EconomyFinancialEmails reveal Nestlé tried to prevent anti-scrap labeling in...

Emails reveal Nestlé tried to prevent anti-scrap labeling in Mexico: LeMonde

A Non-Governmental Organization in Switzerland revealed in one of its reports that the transnational company Nestlé tried to prevent its products sold in Mexico from having the label that warns the consumer about excesses in some ingredients, published the French newspaper Le Monde.

The NGO Public Eye published a report on July 1 detailing that the Swiss government was “instrumented” by Nestlé to pressure the Mexican authorities, and avoid this measure, although in the end it did not prevent the application of labeling on its products.

How did Nestlé push to avoid anti-scrap labelling?

The pressure from the company that offers canned food -among other things- towards the Mexican government began to be exerted after the proposals for warning stamps were announced in October 2019, until their approval in March 2020.

“It was during this period that Nestlé tried to modify the content of the new regulations with the support of the Swiss authorities,” according to the French newspaper publication.

On November 15, 2019, an employee of the transnational sent an email to an interlocutor of the Swiss Ministry of Economy (SECO), where he requested “help” and “recommendations” on how to deal with the situation.

The electronic text argued that Nestlé was supposed to guide SECO in its diplomatic exchanges with the Mexican authorities.

The email was accompanied by an argument from Nestlé that was supposed to guide SECO in its diplomatic exchanges with the Mexican authorities.

Likewise, it described this measure as too “restrictive”, and affirmed that it would cause “unnecessary fears” among consumers.

The author of the NGO report, Laurent Gaberell, explained that the company also considered that more than one billion euros in sales of Nestlé products were at risk due to the new labeling that finally came into force in March 2020.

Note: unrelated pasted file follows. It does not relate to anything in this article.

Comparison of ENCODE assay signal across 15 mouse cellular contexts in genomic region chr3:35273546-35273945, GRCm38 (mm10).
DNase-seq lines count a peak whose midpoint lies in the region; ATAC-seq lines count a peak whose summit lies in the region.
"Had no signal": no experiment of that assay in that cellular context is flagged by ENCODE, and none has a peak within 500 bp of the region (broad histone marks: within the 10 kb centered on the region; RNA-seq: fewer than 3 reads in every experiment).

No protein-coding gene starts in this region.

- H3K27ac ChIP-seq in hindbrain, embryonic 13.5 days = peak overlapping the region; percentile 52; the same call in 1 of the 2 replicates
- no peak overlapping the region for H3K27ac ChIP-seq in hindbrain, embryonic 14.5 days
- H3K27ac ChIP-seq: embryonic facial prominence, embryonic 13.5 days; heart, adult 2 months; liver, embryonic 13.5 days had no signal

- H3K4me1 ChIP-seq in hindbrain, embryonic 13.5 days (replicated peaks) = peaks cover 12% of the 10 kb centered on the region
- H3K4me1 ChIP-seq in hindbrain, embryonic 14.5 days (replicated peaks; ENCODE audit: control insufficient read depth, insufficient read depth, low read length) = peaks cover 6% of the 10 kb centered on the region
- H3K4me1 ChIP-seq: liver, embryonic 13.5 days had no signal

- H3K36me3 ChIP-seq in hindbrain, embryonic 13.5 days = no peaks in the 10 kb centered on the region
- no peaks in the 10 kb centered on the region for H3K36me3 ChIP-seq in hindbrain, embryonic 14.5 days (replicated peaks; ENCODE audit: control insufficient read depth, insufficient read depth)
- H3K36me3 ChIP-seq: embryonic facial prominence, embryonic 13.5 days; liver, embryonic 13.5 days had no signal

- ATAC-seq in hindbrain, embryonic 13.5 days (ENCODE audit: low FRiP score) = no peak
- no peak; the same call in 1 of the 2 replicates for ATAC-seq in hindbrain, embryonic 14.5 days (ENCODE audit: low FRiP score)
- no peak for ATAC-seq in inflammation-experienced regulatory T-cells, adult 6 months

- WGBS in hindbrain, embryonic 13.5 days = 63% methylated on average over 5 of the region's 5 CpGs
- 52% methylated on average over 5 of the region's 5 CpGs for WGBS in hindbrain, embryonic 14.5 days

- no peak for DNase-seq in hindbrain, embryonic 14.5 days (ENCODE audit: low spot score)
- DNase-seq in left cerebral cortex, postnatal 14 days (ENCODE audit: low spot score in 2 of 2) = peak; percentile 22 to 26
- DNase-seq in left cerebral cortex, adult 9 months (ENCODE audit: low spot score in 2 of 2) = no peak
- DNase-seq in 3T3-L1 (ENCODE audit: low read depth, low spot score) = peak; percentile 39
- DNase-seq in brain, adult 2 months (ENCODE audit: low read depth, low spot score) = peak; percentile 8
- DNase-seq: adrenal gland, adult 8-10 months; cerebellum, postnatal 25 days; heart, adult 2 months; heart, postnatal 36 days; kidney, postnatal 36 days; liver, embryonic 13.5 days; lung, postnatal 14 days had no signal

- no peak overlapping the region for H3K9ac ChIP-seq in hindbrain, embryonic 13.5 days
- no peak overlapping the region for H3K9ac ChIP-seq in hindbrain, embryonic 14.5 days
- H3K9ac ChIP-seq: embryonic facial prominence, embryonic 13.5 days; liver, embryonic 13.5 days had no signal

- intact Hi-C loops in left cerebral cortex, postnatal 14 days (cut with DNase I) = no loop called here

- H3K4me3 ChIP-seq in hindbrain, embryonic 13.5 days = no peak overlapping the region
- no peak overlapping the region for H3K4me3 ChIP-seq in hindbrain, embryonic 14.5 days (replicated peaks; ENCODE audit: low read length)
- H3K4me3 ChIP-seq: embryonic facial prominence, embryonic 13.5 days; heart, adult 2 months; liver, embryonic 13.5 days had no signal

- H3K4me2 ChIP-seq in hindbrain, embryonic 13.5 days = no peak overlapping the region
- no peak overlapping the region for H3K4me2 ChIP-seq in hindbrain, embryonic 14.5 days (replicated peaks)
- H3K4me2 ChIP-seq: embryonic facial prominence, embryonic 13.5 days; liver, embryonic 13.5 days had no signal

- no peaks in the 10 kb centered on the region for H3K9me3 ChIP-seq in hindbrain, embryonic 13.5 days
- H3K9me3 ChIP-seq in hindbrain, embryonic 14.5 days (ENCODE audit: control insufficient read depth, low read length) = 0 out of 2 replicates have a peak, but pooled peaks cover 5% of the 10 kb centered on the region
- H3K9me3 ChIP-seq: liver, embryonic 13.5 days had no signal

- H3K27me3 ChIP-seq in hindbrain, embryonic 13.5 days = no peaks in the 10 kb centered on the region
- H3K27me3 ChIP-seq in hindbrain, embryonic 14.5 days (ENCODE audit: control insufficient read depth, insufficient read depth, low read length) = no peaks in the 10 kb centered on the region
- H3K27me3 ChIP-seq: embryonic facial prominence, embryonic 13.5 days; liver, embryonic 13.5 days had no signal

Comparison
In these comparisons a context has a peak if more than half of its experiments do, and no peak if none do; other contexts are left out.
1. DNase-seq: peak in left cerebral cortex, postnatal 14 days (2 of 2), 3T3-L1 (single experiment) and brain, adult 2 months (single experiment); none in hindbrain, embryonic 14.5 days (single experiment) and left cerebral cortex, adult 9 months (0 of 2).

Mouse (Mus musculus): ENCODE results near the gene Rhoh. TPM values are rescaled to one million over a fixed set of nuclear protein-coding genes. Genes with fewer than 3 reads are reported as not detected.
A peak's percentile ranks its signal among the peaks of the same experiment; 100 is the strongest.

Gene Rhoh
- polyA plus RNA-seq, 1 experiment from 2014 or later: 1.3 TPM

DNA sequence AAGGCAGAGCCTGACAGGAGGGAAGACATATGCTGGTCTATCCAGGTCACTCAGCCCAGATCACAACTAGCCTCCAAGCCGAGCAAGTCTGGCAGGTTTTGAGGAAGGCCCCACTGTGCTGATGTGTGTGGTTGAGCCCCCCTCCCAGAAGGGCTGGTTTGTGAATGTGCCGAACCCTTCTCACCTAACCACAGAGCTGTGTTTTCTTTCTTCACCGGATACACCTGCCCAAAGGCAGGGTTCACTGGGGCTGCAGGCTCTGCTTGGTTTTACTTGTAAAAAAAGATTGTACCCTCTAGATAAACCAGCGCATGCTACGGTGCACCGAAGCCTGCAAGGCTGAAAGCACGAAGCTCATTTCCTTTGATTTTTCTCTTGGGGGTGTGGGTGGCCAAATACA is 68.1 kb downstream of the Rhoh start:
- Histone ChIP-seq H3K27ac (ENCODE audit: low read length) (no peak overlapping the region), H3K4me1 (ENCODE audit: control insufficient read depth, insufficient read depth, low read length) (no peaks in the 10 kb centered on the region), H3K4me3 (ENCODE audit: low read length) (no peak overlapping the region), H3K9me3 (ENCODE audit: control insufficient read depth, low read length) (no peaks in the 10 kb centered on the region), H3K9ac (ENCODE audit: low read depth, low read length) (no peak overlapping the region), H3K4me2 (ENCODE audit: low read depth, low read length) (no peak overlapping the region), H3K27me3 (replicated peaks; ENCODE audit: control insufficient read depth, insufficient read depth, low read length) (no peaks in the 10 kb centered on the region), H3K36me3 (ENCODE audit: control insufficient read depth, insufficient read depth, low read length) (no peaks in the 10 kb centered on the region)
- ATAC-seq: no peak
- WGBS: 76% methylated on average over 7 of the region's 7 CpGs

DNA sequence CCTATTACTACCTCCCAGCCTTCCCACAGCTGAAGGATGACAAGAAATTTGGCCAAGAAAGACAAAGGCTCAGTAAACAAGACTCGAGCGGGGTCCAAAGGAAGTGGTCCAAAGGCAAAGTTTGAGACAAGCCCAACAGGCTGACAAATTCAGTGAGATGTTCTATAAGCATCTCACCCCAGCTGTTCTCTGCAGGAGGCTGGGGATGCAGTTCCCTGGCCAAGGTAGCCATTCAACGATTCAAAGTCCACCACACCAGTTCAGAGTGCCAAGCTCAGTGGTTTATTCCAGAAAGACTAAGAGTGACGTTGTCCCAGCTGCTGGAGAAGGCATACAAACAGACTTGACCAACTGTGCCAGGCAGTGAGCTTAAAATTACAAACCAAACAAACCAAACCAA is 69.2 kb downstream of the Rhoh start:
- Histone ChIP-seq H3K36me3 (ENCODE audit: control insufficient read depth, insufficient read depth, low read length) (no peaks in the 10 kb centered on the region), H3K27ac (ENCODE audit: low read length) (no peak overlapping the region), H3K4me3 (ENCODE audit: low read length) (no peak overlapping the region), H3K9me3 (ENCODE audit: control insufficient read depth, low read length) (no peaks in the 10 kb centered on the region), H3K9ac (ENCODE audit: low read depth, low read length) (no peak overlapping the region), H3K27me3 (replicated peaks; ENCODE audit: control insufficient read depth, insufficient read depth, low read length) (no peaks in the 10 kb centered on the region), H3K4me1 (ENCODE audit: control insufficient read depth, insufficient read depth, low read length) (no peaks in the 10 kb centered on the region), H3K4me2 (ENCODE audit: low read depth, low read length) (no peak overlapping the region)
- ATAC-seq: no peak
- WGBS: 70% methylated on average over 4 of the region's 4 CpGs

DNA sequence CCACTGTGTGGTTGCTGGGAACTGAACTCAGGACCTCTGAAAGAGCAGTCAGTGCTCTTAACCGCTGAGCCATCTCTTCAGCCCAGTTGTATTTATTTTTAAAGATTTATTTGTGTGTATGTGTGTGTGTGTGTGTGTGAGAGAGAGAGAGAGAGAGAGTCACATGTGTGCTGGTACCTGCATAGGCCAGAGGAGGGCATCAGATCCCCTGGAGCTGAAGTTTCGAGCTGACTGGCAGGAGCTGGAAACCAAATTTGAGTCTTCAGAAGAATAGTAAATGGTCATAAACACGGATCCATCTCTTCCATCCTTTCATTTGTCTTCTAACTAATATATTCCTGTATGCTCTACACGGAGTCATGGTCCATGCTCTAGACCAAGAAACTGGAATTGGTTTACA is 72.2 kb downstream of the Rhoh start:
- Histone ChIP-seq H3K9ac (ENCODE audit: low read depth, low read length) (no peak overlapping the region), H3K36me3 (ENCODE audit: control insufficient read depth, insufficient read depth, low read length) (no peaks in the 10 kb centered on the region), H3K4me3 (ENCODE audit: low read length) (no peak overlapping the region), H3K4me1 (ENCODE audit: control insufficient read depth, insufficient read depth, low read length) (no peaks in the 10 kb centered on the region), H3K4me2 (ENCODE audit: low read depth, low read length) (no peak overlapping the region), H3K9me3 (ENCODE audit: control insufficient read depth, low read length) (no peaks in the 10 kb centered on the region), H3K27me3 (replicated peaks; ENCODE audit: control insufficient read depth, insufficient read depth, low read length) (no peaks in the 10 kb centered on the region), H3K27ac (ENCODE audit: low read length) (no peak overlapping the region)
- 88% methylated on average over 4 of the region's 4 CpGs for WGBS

What does the labeling on the products warn about?

The Mexican authorities approved, among other points, the following:

1. Any food or food product that in its nutritional composition contains calories, sodium, sugars or saturated fat in amounts greater than those established, or has added sodium, sugars or saturated fats, and its content exceeds the value established by the Secretariat of Health, you must label through a warning label, the characteristic or characteristics in which it exceeds the established value.

2. The way to highlight the nutritional characteristics will be by labeling a warning label: an octagonal symbol with a black background and white border, and inside it the text “high in”, followed by: “saturated fat”, “sodium”, “sugars” or “calories”, in one or more independent symbols, as appropriate. The letters must be white.

In October 2020, Mexico joined Chile, Peru, and Uruguay as the only countries in Latin America that use this type of label as a measure to combat problems such as overweight, obesity, and diabetes.

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